Now usually when Tim & Eric write an episode around an issue, they tend to have some rather interesting commentary (or at least some seriously biting humor) about the subject at hand, however there’s really not a lot to chew on here regarding the state of homeless legislation and the way that society tends to perceive them as simultaneously a convenient victim class to exploit for their own ends (why should we be focusing on THIS when there are still good honest Americans living on the streets!?) and a parasitic group of people out to exploit the goodwill of others (The bums lost, Mr. Lewbowski).  There’s just not a lot of depth to any of htis as the backdrop of Hobo Town is just there for laughs and the homeless that populate the town are cartoonish throwbacks; similar to the romanticized version of them we portray in entertainment though not done with any sort of irony.  Still, being the mayor here at least gives Tom something to do (as well as something to screw up) and his first act as mayor is to try and reduce the psychological scarring of living in a place called Hobo Town by renaming it to Hoboton and painting his office a nice cheery color!  Despite some minor setbacks regarding his job description, he seems to at least be TRYING to make things better in his own ineffective sort of way but as is the fate with ALL politicians, temptation comes a knocking as he’s soon being accosted by a friendly land developer named Garry Friendly (Fred Willard) who offers him cheese flavored fries in exchange for a moment of his time!  It turns out that Garry wants Tom to sign the town over to his development company to more or less gentrify the place, and all he needs is Tom’s signature on a few documents  as well as a huge check.  Now obviously this sounds like a scam, but Tom is intoxicated by those delicious cheesy fries and simply doesn’t have the will power to resist Garry’s silver tongue.  Damn it, Tom!  You had ONE JOB!!

“No one is friendlier than your friend Garry, isn’t that right Tom?”     “Ugghhh blurrrggaaaa ggggghhhhhhh…”     “Okay, I think we’re done here.”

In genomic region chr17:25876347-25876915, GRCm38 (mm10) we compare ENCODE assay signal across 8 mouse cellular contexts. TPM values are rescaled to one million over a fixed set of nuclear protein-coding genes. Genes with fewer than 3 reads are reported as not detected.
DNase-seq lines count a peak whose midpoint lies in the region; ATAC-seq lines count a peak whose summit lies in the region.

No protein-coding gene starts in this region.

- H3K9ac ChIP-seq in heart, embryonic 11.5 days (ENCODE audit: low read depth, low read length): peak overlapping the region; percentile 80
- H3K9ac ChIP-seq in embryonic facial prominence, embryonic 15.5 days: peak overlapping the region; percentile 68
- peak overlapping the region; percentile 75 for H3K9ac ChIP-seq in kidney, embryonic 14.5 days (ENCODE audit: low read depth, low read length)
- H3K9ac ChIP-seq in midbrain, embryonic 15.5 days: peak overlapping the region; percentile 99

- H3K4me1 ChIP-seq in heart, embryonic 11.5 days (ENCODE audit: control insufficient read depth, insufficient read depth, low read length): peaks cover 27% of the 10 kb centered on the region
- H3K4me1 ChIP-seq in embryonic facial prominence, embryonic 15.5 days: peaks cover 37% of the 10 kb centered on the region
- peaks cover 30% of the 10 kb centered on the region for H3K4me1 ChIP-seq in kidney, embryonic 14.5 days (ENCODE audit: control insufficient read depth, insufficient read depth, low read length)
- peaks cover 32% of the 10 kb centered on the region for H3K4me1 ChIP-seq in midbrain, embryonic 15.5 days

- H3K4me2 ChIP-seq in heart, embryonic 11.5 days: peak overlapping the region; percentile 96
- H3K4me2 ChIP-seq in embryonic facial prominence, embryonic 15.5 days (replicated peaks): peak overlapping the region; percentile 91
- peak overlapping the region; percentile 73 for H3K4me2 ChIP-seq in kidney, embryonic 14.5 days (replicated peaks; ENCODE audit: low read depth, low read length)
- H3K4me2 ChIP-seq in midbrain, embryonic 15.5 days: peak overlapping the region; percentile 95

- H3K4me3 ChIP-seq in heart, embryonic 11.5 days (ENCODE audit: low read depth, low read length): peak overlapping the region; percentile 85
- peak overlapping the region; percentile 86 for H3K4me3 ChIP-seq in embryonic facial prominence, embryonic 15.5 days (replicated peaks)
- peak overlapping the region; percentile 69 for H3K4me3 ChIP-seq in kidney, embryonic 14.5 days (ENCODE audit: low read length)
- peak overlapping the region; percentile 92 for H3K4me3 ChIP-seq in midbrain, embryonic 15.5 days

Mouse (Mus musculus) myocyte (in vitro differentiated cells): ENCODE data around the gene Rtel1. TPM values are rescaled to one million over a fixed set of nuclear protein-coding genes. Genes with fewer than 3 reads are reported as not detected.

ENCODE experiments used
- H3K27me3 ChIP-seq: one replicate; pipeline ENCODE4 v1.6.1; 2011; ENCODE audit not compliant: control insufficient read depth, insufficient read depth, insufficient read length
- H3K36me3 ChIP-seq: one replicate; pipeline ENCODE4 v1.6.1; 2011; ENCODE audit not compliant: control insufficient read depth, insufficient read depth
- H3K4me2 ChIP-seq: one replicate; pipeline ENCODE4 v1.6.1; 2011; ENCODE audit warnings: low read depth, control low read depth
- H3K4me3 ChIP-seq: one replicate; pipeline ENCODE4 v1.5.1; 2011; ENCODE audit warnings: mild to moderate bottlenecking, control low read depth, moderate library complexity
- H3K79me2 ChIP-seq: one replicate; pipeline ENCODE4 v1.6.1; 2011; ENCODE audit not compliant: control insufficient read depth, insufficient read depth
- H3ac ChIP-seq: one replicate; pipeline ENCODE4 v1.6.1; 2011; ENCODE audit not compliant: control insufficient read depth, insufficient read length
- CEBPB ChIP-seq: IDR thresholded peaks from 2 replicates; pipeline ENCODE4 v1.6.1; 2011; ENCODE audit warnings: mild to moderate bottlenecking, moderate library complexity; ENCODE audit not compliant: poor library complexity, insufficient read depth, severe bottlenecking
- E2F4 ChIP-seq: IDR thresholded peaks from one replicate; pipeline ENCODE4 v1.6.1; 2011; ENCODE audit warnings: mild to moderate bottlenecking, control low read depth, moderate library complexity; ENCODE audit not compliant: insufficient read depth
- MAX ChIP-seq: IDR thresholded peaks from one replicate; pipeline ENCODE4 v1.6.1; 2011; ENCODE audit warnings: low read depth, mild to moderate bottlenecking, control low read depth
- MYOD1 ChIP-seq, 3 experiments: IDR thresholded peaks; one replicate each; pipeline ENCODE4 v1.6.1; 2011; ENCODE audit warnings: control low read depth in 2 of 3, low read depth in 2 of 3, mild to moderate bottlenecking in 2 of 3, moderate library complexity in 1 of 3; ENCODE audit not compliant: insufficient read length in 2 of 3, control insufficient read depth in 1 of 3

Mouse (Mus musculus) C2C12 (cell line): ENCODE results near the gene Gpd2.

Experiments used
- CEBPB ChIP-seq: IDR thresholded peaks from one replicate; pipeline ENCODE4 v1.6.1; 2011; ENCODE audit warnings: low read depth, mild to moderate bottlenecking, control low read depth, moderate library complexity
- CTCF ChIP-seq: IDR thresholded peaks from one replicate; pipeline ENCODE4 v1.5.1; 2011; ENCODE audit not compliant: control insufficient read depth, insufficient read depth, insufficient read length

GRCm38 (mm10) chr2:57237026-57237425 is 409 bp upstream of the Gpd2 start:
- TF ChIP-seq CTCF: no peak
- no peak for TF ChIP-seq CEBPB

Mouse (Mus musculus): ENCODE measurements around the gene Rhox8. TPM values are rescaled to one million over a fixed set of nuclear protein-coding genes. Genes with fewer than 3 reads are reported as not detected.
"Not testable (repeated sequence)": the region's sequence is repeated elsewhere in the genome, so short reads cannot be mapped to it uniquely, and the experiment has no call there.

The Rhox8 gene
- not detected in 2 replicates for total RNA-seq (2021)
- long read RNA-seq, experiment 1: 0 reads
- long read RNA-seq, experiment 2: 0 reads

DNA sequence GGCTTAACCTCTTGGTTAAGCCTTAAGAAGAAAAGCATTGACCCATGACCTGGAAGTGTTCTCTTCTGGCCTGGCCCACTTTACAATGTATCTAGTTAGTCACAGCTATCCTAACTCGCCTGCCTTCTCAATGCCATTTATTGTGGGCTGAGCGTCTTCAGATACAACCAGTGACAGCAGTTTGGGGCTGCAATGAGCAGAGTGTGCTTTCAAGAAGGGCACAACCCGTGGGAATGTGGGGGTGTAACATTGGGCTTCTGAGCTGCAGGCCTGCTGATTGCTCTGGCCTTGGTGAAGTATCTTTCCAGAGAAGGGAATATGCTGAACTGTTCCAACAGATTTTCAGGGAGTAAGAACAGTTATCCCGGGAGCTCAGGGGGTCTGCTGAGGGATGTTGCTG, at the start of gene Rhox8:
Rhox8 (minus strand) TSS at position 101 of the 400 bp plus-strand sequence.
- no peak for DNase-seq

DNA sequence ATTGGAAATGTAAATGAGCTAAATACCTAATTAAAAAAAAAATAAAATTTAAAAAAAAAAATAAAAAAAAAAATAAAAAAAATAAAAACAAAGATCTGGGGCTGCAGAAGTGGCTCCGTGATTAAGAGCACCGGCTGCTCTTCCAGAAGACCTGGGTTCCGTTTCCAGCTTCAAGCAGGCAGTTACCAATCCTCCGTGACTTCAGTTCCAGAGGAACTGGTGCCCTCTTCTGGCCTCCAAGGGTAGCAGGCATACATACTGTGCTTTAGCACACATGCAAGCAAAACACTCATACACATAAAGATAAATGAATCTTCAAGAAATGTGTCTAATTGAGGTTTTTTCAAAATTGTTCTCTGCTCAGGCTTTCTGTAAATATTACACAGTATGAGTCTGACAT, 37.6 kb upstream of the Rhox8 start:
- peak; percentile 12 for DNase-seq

So of course, the shit hits the fan almost immediately as bulldozers and wrecking balls start smashing their way through Hoboton with little to no regard for the box dwelling citizenry occupying the area.  In a vain attempt to rectify the situation, Tom tries calling Garry Friendly who’s already boarding the Lyle Lanley Express and gives Tom a fake number to call to get more help.  Clearly Tom has a big ol’ mess only his hands and he has no one to blame other than himself, but he has at least one idea to at least stall the situation until he comes up with a better plan!

It’s still more humane than anything Rudy Giuliani proposed.

Welp!  Now that the homeless are locked tight inside Tom’s house (don’t worry, he left them hot dogs!), he can go and try to get some advice from The Mayor about being A mayor and hopefully they can brainstorm a way out of this situation.  Well… things don’t quite go as planned as the homeless end up breaking out almost immediately and start running amuck in the town of Jefferton; forcing many of its citizens (including the City Council and Tom) to hole up inside Gulliver’s Buffet until the situation resolves itself or at least until they can properly reprimand Tom.  Fortunately for the home owning citizens (not so fortunately for the homeless), The Mayor managed to infiltrate their ranks and have discovered their one weakness!  HOT DOGS!!  We cut to sometime later where The Mayor has organized a big celebration in Jefferton Park for their homeless brethren; complete with hot dogs and even a rock show from a guy named The WizZard (FORESHADOWING!!) played by Bob Odenkirk.  Tom’s a bit skeptical of this plan though and asks The Mayor what he plans to do once the party is over, but when he finds out he’ll wish he never asked.  You see, The Mayor had POISONED ALL THE HOT DOGS, which he neglected to tell Tom until after he had eaten a few himself.  MAYOR SHOCK!!  Well… not quite.  It turns out the poison isn’t Cyanide; rather it’s Rohypnol and The Mayor will be putting all the homeless in a giant zoo while they’re all passed out from the drugs.  What about Tom who’ll soon be asleep as well?  Sorry bro, but The Mayor can’t start making exceptions for people he likes!  He has to be fair and will just dump everyone into the zoo who fell asleep, even those who have houses; albeit a really crappy one in Tom’s case.  And so the episode ends with the homeless population of Jefferton being all the more dehumanized as they’re left to be stared at by their fellow citizens who see them as lesser just because they’ve fallen on hard times.  Seems like a harsh fate for all involved… except for Tom of course.  Considering how badly he screwed up, maybe he’s better off behind bars for a while to think about what he’s done.